Another Senseless Act by a Deranged Terrorist

by PATRICK DUNLEAVY September 29, 2014

The signs were all there, glaring, waiting to be seen.  The predisposition to violence, time spent in prison, emotionally unstable, website postings.   Alton Nolen was not an aberration.  He was if anything a ticking time bomb with a short fuse.  His firing from Vaughn Foods was simply the catalyst that tripped the trigger in his mind to move from jihadi thoughts to violent action. 

One small switch, one perceived slight and he was gone.  Doing what he had heard and seen of others, specifically ISIS members beheading innocent victims in the Middle East.  The call to him was clear, at least in his twisted mind.  Several radical Islamist groups had recently urged American "lone wolfs" to act in the name of Allah and attack innocents where ever they could.

Could this action have been stopped before it started? Should authorities have known beforehand what an individual like this could do?  Is there a profile or tell-tale signs that authorities should have picked up on?   The answer is yes.

Over ten years ago a US Intelligence agency report on the profile of potential terrorist (violent extremists) was issued that stated in part;

"Based on a variety of reporting - including a preliminary analysis of a small sample of US converts to Islam who become associated with extremist violence...we assess... Some individuals, particularly those who convert in prison, may be attracted directly to jihadi violence at the outset of their conversion for opportunistic rather than ideological reasons.  For this group, jihad represents a convenient outlet for aggressive behavior." 

The report goes on to say:  

 "In an apparent play on this psychological vulnerability...extremist groups are actively recruiting prisoners..."

The fact that Alton Nolen spent time in Oklahoma Department of Corrections does not in and off itself make him a terrorist.  However the additional signs, the exposure to radical Islamic teachings, the conversion, the Facebook postings, the rants against America and the West, he incessant attempted at proselytizing co-workers all should have been picked up by authorities before the attack on his co-workers.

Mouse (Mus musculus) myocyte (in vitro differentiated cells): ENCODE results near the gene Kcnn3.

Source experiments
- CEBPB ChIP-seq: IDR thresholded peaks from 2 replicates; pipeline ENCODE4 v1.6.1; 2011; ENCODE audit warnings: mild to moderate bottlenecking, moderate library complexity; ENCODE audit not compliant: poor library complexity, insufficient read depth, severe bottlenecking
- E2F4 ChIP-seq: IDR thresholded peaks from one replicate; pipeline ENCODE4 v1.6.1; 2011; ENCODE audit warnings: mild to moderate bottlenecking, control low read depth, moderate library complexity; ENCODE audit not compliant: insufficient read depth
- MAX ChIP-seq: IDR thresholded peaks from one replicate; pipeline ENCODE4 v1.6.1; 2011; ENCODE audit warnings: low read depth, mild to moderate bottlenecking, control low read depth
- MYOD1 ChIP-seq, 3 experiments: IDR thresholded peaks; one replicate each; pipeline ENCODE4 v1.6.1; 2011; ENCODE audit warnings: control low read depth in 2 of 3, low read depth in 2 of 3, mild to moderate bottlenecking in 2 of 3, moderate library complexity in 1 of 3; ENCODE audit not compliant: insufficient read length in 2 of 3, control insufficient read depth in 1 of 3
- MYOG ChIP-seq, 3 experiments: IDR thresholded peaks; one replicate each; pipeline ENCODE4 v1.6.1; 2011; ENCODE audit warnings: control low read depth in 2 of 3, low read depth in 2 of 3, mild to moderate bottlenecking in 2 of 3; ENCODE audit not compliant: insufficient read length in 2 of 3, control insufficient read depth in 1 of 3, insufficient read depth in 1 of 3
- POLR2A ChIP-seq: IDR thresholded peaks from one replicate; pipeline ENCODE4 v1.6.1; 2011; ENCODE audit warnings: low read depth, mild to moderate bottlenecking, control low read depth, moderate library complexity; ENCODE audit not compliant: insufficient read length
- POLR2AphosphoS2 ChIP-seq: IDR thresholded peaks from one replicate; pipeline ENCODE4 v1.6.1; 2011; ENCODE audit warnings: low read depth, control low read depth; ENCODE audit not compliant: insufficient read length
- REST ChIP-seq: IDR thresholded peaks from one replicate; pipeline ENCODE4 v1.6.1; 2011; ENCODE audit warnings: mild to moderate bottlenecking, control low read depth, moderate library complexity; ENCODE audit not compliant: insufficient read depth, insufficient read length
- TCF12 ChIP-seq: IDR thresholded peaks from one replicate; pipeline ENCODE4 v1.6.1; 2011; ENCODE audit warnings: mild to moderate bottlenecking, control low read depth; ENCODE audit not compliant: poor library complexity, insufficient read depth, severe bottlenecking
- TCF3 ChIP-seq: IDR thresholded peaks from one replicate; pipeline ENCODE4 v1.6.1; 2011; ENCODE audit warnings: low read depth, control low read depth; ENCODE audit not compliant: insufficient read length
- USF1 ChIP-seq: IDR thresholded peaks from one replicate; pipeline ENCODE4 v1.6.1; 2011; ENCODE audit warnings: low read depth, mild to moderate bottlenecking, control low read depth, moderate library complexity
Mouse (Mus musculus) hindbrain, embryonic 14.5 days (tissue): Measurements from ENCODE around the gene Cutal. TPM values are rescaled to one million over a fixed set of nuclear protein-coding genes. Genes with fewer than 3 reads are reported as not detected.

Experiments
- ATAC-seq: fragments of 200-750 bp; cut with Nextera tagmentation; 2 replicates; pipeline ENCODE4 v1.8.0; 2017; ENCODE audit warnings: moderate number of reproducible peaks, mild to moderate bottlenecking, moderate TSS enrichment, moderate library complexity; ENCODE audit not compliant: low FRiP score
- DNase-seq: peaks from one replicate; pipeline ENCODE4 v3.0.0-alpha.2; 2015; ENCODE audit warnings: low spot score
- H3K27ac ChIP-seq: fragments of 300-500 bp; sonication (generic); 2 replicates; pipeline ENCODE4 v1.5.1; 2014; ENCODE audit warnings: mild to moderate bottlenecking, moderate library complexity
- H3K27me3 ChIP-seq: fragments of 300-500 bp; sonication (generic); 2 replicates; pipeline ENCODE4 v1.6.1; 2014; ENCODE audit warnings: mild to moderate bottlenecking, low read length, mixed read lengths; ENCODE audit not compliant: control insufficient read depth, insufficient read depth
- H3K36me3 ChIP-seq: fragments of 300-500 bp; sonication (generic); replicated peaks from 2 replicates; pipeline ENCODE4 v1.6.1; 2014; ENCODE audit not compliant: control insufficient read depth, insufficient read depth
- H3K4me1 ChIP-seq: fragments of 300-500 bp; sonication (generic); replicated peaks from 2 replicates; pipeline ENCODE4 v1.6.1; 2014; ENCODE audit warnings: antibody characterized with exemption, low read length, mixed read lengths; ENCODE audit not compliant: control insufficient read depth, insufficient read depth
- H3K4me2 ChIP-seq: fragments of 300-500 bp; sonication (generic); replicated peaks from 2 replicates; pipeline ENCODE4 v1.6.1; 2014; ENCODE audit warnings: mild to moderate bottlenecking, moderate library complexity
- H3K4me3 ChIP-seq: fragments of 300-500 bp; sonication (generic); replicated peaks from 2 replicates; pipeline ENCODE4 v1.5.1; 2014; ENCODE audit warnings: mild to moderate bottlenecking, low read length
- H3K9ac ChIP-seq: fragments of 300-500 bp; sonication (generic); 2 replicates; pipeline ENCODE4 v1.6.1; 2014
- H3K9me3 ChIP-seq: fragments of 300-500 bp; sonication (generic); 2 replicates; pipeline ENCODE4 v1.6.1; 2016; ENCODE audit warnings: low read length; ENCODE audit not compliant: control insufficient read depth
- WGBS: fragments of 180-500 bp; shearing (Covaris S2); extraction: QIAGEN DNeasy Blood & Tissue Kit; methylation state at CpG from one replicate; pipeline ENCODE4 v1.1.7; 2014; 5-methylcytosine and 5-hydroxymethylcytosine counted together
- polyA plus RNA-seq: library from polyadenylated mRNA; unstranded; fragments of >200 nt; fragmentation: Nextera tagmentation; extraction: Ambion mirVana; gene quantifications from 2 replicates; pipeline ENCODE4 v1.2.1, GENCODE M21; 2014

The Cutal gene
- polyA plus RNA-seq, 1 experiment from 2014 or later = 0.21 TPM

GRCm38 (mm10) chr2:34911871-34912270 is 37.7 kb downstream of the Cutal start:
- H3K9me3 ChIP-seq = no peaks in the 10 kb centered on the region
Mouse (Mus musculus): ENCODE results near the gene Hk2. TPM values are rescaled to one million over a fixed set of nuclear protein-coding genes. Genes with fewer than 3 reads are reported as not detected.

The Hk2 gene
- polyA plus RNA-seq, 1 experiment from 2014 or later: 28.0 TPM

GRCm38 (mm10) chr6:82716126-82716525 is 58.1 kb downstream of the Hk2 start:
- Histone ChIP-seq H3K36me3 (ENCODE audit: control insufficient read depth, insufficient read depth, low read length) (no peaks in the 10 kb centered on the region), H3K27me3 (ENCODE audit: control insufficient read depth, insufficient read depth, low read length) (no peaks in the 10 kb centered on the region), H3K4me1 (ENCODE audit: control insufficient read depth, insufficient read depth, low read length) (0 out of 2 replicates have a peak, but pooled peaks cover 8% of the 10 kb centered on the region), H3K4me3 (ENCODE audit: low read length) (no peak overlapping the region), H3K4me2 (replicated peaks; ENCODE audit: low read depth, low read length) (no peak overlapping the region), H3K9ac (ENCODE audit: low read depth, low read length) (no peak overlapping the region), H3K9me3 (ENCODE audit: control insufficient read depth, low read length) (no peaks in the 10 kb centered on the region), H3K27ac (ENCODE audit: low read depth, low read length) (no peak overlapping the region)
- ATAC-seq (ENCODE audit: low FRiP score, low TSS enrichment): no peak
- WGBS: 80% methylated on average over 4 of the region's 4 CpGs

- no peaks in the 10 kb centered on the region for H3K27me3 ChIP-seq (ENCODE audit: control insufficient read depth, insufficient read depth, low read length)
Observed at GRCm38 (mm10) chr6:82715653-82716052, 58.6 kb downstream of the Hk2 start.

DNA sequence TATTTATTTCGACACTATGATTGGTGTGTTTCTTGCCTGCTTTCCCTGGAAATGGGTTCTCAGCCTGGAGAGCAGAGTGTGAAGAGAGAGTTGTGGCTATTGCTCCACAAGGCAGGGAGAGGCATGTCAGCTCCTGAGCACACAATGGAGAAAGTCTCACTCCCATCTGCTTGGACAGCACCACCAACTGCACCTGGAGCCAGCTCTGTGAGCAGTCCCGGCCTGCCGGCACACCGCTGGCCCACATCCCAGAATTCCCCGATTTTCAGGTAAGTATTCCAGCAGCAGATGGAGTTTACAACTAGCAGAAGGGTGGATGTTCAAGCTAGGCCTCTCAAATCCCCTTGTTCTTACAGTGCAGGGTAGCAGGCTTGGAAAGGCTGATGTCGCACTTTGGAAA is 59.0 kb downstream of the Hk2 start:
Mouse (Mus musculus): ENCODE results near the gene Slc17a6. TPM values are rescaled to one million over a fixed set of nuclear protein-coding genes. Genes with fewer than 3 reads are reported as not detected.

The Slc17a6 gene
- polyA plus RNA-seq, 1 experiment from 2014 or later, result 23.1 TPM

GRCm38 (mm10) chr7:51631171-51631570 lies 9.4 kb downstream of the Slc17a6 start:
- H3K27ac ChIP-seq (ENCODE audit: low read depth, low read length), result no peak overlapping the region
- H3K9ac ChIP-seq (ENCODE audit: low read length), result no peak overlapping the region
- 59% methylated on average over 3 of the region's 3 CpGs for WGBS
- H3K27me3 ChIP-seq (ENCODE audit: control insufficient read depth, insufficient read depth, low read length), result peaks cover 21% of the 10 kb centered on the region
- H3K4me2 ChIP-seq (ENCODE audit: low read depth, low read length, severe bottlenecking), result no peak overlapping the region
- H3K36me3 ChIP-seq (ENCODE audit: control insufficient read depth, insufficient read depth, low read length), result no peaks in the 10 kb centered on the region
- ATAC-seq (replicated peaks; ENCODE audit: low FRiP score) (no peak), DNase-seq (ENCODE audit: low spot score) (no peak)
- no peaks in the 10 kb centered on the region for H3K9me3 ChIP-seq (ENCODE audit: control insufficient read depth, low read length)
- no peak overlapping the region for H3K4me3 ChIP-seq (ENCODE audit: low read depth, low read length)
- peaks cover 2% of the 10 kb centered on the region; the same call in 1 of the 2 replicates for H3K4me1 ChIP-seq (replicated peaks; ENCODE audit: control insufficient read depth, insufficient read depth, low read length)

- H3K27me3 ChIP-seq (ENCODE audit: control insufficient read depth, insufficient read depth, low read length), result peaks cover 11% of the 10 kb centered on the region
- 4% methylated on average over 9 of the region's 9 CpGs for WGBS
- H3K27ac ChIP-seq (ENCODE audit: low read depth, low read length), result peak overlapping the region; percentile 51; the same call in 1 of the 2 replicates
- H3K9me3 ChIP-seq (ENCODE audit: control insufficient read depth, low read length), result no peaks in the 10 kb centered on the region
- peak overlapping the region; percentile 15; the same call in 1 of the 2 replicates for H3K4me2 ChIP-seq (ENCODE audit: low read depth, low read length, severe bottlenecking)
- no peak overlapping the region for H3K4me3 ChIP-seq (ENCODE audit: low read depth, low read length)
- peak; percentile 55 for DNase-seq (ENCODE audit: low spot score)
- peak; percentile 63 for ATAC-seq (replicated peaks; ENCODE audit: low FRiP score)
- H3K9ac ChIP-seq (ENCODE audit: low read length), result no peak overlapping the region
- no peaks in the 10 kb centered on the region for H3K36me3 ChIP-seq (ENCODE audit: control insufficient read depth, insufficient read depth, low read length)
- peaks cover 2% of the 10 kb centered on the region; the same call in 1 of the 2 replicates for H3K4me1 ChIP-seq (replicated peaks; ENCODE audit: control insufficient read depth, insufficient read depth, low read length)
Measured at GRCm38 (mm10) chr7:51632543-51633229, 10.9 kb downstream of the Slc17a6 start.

If we think that groups like ISIS do not seek individuals just like Alton Nolen to do the dirty work of Jihad, we are gravely mistaken. They are not seeking "a few good men"

One crazy is sufficient for them.  Another Jose Padillia, or Richard Reid will do just fine.

Authorities need to recognize the traits beforehand.  Predictive policing, that is the use of metadata collection and analysis as well as other techniques to identify not only where a crime is most likely to occur but also who is most likely to commit such an act,  can be applied in the area of Counter Terrorism.  Major Metropolitan police agencies such as LAPD and NYPD are currently utilizing this format to lower the number of overall crimes committed in the U.S.  It sounds futuristic, but it is relevant in today's battle against home grown terrorism.  Radical Islamic terrorists groups have had the ability to adapt to counter terrorism strategies since 9-11. They are constantly changing their methodology of getting their message out.  Nowadays they utilize various forms of communication, such as social media to attract and convert, but their core audience is the same as outlined in the 2004 reports.

That is why law enforcement agencies like the FBI and intelligence agencies like the CIA and the NSA need to constantly monitor chat rooms and websites in addition to mining intelligence data from prisons and other areas of concern, including mosques  to stay ahead of the "lone wolf" crazies listening to the voices of ISIS.  

The threat is real and so are the signs.

Patrick Dunleavy is the former Deputy Inspector General for New York State Department of Corrections. He is the author of "The Fertile Soil of Jihad: Terrorism's Prison Connection," details of which can be found at his website, and he can be contacted at: mail@ptdassociates.com.   Mr. Dunleavy is currently a Senior Fellow with the Investigative Project on Terrorism. He  teaches a class on terrorism for the United States Military Special Operations School, "Dynamics of International Terrorism"  and has testified as an expert witness before the House Committee on Homeland Security regarding the threat of Islamic Radicalization in the U.S. Prison System.


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